Weeks definitely takes his cue from the Jamerson line—the basic melodic idea is intact, but interpreted with the lazy drawl of swing 16th-notes. It’s difficult to draw a head-to-head comparison of the two players, but as Jamerson came first, his influence on Weeks is apparent. Being 11 years younger, Weeks was also influenced by rock & roll, and he employed fluttering blues riffs, trills, string bends, and his own version of Chuck Rainey-inspired double stops—all with tasteful panache. In Ex. 1, Weeks comes slamming right out of the gate with a double 16th-note triplet pickup, quickly settling down for the main riff of the first verse. By the time the second verse rolls around, things are heating up a bit (Ex. 2), and Weeks starts adding cool skip/bounces off the open strings to fill out the rhythm. He stutter-steps his way up the E string and implies a G#7 chord on beat three of the phrase’s second bar, a harmonic element that shows up in the “blowing changes” that follow the vocals. He sticks mostly to the root– 5–8 pattern, but also ventures up to the 6th fret on the G string for the first time, giving you a hint that he’s just getting started. After rocking back and forth between the octave and 5, he drops down to the low C#, only to drop a “bucket-a-fish” triplet pickup into a funky rhythmic kick that the band nails in unison. Oh yeah.

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Things also get interesting during the instrumental interlude sections between the verses. The groove under the 16-bar Am7 chord gets approached with the basic pattern shown in Ex. 3. This is followed by four measures of B7sus. During the improv, a jazzy, descending chromatic II–V progression at the end of the B7 section beefs up the soloing form. At the climax of the solo section, Willie unleashes eight bars of bass magic over the Am7 (Ex. 4) with a cascading triad run from the b3 that hits bottom on the low E, and bounces back to the middle A for another trip up the ladder—only to drop a two-octave “bucket-a-fish” in bar 4. But wait, there’s more. Jumping two octaves, Willie starts another cascading arpeggio down the Am7 chord, this time starting on the 5th (E ), but in bars 6, 7, and the first half of 8, he pulls the rug out from under the time/space continuum with a 3-against-4 pattern that finally lands with two beats to set up the change to the B7.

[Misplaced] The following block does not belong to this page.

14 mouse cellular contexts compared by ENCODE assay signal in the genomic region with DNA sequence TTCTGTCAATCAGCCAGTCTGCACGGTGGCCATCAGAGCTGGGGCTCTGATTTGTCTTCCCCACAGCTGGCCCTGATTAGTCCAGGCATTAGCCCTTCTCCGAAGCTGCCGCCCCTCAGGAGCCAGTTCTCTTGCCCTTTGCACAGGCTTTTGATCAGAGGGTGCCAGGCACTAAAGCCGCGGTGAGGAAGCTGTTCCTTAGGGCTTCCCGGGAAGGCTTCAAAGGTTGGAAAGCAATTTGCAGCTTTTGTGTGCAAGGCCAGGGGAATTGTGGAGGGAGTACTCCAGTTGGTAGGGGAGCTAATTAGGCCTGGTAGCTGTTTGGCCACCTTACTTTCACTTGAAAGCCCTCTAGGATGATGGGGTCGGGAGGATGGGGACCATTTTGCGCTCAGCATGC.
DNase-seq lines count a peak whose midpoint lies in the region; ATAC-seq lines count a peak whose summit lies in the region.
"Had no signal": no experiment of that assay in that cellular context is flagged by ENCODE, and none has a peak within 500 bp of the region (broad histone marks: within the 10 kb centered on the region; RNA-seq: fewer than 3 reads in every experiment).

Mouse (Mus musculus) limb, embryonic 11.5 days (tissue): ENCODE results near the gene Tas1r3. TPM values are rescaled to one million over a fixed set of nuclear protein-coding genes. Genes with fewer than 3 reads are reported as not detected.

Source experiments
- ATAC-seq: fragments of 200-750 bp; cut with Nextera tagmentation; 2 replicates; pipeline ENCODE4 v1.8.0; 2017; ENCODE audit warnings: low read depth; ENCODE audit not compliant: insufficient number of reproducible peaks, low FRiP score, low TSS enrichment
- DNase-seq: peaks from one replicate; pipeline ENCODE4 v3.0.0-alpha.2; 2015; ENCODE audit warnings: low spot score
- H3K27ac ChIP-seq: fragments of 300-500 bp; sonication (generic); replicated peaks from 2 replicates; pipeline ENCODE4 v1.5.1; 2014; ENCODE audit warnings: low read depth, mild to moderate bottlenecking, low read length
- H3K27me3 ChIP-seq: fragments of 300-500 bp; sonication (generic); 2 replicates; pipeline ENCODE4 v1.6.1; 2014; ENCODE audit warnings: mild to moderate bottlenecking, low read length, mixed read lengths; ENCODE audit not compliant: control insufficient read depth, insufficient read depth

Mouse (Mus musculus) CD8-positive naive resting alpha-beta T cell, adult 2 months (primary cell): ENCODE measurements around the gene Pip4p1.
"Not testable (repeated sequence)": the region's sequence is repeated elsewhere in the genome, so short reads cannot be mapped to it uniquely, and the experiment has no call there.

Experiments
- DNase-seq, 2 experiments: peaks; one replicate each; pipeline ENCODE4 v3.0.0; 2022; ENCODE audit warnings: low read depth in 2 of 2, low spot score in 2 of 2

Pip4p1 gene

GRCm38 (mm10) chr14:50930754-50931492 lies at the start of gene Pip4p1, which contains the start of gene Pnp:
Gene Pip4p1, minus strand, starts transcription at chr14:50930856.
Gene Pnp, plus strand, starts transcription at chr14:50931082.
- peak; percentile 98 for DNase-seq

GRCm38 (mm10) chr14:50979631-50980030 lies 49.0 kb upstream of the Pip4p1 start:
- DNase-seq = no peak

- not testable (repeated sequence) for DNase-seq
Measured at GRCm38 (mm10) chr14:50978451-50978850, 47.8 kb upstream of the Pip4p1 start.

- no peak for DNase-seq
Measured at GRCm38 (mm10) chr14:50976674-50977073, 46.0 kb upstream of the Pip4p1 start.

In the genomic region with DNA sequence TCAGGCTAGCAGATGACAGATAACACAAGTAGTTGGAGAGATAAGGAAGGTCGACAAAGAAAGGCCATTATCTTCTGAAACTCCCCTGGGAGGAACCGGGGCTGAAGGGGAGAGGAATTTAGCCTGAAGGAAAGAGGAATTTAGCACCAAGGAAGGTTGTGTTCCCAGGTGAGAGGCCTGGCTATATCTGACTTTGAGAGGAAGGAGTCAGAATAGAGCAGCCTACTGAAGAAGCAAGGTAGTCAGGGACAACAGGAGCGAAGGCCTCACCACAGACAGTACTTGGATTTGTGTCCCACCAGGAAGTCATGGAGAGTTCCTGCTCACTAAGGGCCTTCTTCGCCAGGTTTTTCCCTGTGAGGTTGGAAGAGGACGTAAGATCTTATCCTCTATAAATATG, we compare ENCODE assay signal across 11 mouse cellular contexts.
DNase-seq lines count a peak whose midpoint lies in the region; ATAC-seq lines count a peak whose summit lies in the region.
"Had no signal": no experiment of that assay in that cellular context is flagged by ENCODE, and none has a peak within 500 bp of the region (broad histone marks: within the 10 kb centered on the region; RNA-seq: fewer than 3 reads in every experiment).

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Donny Hathaway Live beautifully blurs the line between jazz and R&B, and it’s a prime example of what can happen when great musicians are inspired by vocal performances of this caliber. It was long before “smooth jazz” meowed its way into the public consciousness, yet it was jazzy and popular. These musicians created art and substance that would never happen as the result of a cold, calculated grab for popularity. This is Soul music—with a capital S. When I think of Soul music, most of the artists that come to mind are African-American. But when you examine who actually created and played this music, it is a distinctly cooperative product of people of all races. When your reality is strictly based on the external, it’s easy to get hung up on appearances. But when listening to great music with your eyes closed, you quickly learn that our souls are all the same color.



Ed Friedland of Tucson, Arizona, is currently touring with Grammy Award winners the Mavericks.


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R&B Gold: Once Upon A Time, Mary Ann

Once upon a time, rhythm & blues music was simply an extension of swing and boogie-woogie, offering no hint that one day the same term would be used to describe the funk-laden, hip-hoppin’ genre that dominates playlists now.